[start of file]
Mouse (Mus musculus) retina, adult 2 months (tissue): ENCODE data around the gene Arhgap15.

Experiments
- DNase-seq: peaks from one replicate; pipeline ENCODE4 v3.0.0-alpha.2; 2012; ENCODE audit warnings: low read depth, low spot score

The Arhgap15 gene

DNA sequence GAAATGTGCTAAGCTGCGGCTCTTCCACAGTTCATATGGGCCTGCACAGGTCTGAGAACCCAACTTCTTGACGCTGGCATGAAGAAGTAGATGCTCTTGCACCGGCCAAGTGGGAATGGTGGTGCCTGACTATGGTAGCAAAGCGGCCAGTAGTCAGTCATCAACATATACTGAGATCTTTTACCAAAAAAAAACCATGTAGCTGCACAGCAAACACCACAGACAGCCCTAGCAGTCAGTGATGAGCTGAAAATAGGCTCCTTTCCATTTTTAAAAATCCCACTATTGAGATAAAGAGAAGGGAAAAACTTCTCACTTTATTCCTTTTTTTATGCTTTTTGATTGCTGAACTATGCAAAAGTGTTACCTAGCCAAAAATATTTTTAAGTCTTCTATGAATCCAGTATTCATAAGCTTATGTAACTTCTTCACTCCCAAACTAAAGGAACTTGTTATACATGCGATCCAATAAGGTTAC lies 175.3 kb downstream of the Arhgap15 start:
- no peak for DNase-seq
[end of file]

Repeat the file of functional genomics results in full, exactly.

Mouse (Mus musculus) retina, adult 2 months (tissue): ENCODE data around the gene Arhgap15.

Experiments
- DNase-seq: peaks from one replicate; pipeline ENCODE4 v3.0.0-alpha.2; 2012; ENCODE audit warnings: low read depth, low spot score

The Arhgap15 gene

DNA sequence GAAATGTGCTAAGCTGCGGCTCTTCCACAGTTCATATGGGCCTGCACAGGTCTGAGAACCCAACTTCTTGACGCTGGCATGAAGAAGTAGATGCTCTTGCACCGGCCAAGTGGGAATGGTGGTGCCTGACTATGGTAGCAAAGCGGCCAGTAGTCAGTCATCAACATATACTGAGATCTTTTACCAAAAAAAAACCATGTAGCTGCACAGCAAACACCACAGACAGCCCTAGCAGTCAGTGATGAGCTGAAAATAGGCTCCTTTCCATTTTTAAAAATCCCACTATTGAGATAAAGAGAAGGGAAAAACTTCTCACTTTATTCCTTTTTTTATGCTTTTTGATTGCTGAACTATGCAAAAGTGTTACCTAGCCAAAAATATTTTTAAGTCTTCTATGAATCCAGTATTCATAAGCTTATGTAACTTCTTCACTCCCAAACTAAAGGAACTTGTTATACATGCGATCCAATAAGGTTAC lies 175.3 kb downstream of the Arhgap15 start:
- no peak for DNase-seq